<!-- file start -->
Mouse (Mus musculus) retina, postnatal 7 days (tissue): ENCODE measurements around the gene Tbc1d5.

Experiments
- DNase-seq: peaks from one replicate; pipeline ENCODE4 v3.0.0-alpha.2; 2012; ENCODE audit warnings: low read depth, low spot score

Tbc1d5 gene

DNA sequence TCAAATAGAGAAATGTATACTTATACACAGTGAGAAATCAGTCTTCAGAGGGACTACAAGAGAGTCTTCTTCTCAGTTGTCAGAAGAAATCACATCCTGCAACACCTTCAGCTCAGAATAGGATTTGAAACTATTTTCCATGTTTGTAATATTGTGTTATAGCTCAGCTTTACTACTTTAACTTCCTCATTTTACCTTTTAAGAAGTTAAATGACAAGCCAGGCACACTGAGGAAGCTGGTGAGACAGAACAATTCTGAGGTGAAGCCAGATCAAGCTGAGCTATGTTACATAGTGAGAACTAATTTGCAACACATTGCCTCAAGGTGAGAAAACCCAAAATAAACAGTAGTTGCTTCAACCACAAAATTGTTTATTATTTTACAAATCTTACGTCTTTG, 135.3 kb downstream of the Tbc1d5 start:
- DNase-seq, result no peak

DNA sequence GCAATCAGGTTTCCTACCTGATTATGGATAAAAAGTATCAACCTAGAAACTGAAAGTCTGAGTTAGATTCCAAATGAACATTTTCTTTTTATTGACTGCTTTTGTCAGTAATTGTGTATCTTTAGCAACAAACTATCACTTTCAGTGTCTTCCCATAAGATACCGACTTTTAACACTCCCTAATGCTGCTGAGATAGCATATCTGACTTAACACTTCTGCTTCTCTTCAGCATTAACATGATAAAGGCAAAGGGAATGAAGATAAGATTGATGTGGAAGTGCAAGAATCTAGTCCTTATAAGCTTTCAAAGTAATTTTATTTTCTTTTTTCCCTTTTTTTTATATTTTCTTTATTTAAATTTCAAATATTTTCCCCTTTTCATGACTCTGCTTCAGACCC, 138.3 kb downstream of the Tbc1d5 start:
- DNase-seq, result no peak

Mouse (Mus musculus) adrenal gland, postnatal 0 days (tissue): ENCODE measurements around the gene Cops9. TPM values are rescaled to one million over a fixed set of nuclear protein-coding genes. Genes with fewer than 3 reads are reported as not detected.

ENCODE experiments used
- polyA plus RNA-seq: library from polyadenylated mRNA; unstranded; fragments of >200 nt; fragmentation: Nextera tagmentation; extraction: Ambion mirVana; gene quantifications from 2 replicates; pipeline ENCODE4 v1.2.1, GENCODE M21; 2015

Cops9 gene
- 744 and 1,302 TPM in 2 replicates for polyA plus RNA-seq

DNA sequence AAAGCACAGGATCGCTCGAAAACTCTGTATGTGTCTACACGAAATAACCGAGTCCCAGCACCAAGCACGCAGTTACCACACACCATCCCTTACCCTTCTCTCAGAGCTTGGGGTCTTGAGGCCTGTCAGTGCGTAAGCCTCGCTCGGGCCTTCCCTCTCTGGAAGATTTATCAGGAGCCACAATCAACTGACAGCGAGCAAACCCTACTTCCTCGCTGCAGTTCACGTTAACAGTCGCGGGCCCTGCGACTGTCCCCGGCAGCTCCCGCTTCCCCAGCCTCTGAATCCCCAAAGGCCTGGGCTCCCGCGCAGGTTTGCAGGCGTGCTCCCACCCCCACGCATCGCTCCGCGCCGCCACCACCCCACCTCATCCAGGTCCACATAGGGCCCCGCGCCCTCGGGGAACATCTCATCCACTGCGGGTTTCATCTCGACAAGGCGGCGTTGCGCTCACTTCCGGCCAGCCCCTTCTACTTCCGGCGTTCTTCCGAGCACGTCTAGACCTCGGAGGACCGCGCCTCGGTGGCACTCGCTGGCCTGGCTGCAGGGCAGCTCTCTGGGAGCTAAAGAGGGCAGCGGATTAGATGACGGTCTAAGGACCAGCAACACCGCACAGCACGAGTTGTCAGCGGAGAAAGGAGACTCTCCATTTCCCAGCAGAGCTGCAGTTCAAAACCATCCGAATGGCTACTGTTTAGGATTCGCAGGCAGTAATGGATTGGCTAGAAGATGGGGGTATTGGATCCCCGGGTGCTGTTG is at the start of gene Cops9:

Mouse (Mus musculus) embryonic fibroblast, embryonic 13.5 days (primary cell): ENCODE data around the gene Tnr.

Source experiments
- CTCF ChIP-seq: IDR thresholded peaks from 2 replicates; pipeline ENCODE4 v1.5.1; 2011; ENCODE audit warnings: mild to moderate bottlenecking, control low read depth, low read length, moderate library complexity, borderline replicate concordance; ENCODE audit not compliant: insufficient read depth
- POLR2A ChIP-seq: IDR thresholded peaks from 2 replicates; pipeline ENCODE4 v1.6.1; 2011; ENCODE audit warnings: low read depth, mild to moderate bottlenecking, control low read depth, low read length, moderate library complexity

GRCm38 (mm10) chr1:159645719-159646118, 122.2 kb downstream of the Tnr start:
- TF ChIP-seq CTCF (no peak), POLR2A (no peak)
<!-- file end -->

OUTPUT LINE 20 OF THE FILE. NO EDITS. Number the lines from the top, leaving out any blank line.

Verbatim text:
- TF ChIP-seq CTCF (no peak), POLR2A (no peak)